I'm going to go and lie down until the swelling in my head subsides. If you want to read the entire review, it's here.

Friday, January 31, 2020

Happy birthday to me

Today is my 56th birthday. I find it increasingly hard to believe I'm as old as I am, but I also realize that 56 is not what it was when I was a kid. I don't just mean in the childlike sense of anyone over 50 seemed ancient, but even looking at photographs of my mom and my aunts, in their 50s, they were much older than I look or feel today.

I've wanted my entire life to be a writer. I've written for my entire life. It took me until I was 54 to start seriously seeking publication. At 55, I signed a publishing contract and published my first book. Now my birthday gift to you all is to say if there is something you want to do with your life, get off your butt and do it. You're not getting any younger. If you wait 5 years to start all you will be is 5 years older.

I may regret the time I spent not attempting to publish, but I still wrote. Many of those stories are on my computer now, in one form or another. Many more are in my head, asking to come out. I am bulging with stories. And now that I've started, I will not allow anyting - including me - to derail the path that I should have taken long ago.

I've said it once, and I will say it as many times as I need to. Get out of your own way.

Sunday, January 19, 2020

Book Review: Empire's Legacy

A while back, I asked if you'd all be interested in the occasional book review on the site, and happily, some of you said yes.

My first review is actually for a trilogy, though I read Empire's Legacy as individual books before the author put them out in a single volume. I also swallowed them in a three-day weekend, so that tells you something about them before I even get into the story.

The books are a re-imagining of early European history - the author calls them historical fantasy. I prefer alternate history, because "fantasy" to me means that there might be elements of magic in the store. The only element of magic here is just how good a storyteller Marian Thorpe is.

The first volume is Empire's Daughter. Here's the blurb:
For twenty generations, the men and women of The Empire have lived separately, the women farming and fishing, the men fighting wars. But in the spring of Lena’s seventeenth year, an officer rides into her village with an unprecedented request. The Empire is threatened by invasion, and to defend it successfully, women will need to fight. When the village votes in favor, Lena and her partner Maya are torn apart. Maya chooses exile rather than battle, Lena chooses to fight. As Lena learns the skills of warfare and leadership, she discovers that choices have consequences that cannot be foreseen, and that her role in her country’s future is greater than she could have dreamed.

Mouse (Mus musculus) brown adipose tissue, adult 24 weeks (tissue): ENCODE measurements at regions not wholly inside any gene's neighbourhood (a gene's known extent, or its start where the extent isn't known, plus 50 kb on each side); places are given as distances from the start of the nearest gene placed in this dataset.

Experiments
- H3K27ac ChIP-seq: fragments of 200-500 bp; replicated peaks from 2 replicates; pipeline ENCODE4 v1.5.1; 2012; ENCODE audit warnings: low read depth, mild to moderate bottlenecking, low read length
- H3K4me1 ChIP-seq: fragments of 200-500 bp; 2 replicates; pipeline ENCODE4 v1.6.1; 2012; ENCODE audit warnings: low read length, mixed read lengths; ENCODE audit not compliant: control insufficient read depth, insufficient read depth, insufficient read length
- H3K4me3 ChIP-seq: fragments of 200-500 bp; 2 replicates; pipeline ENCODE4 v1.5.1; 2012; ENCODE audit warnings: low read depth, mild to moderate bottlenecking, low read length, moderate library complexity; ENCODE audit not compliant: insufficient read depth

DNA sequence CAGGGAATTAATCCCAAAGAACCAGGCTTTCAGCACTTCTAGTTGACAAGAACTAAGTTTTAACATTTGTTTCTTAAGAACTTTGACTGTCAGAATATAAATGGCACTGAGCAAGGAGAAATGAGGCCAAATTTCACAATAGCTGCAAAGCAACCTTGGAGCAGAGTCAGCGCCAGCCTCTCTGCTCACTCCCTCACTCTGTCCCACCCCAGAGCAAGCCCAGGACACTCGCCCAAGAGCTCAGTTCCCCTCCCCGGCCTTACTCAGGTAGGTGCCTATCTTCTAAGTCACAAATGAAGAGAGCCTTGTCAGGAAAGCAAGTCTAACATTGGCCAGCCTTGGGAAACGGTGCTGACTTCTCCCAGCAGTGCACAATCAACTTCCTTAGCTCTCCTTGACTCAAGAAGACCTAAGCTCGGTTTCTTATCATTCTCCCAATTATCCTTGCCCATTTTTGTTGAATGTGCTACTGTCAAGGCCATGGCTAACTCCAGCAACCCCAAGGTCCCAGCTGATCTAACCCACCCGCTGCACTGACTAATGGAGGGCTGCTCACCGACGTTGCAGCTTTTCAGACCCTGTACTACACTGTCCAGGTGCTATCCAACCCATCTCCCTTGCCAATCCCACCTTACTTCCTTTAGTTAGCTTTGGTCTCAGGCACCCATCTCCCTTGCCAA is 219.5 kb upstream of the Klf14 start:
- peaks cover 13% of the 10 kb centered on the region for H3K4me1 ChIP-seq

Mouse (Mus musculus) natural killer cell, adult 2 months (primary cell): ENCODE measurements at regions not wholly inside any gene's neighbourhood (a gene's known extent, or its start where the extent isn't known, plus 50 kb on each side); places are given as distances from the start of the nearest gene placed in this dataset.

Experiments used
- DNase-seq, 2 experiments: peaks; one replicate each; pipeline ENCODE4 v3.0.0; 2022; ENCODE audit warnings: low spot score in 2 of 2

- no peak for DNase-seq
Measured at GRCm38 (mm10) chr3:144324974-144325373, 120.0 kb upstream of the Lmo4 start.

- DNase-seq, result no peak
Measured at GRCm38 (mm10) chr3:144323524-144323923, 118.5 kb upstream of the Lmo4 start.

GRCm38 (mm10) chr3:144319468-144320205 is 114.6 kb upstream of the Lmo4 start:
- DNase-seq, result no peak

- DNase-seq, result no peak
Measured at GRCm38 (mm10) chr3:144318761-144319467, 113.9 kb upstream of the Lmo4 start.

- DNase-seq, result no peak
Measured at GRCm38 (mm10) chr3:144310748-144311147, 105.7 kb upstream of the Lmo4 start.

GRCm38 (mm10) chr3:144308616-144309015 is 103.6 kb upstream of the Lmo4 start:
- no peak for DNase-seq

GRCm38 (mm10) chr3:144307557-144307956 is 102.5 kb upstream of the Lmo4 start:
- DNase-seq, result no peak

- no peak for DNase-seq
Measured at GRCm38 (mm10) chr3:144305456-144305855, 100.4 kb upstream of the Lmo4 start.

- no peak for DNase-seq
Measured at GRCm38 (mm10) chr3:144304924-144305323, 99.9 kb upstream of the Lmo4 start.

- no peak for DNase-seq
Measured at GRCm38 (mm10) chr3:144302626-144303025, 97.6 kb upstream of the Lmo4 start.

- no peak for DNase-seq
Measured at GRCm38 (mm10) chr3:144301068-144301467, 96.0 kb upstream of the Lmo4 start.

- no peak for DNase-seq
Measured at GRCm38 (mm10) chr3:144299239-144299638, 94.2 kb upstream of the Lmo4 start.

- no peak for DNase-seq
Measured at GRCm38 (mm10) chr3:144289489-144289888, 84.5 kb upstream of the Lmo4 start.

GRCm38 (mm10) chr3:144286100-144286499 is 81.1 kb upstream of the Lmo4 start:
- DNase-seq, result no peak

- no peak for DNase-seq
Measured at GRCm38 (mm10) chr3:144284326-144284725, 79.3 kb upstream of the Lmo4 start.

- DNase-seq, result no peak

This gives you the bare bones of the story, but Lena's journey is totally engrossing, from her start as a village fisherwoman to her role as a trained soldier of the Empire. I enjoyed the well-developed, credible division of worlds - boys are taken away for military training at the age of seven, while women stay in their villages and do everything else. Men visit twice a year for arranged festivals, sometimes to rekindle established relationships, and sometimes to just keep the population going. It's a system that works for everyone, until the Empire comes under a threat too large to be handled by the men alone.

Book two, Empire's HostageThe Empire and the northern people have been at war for over a year, but a truce is finally at hand. As part of this treaty, Lena, now a Guardswoman on the Wall, is asked to stand as hostage, to go north to live and learn among the people of Linrathe. But not everyone there will welcome her.

One thing I particularly like about this author is how deftly she handles military and political intrigue. In some books it can get heavy, but here, the plot moves as quickly as an action film, even while you're delving into the necessary histories of the different nations involved in the war and the treaty. Lena continues to be a fascinating protagonist, with identifiable emotions and thoughts not ancient or modern, but wholly appropriate to her created world.

Finally, book three, Empire's ExileExiled from the Empire as a traitor, Lena travels into long-unknown lands, determined to find Casil, the legendary city of beauty and learning in the East. Her experiences in the first winter leave her scarred and afraid, but, resolving to heal, and supported by an unexpected love, she continues her search. A chance meeting with envoys from the Empire and Linrathe, desperately seeking help from Casil, forces her to a difficult decision. Struggling to keep faith with her choices, facing the almost-certain destruction of her land and her people, Lena’s journey takes her to a deeper understanding of loyalty, sacrifice, and the dimensions of love.

Best book book of the series - until the next one comes along. Lena's relationship (not going to spoiler, but it's GOOD!) and her interaction with the other characters gives you a broad picture of the world the author has developed over three books, the cost of war, the choices people make when given no choice, and the resilience of the human heart. Bonus points for making me cry.

All three books (or the trilogy) are available on Kindle Unlimited. You can find out more about the author on her website.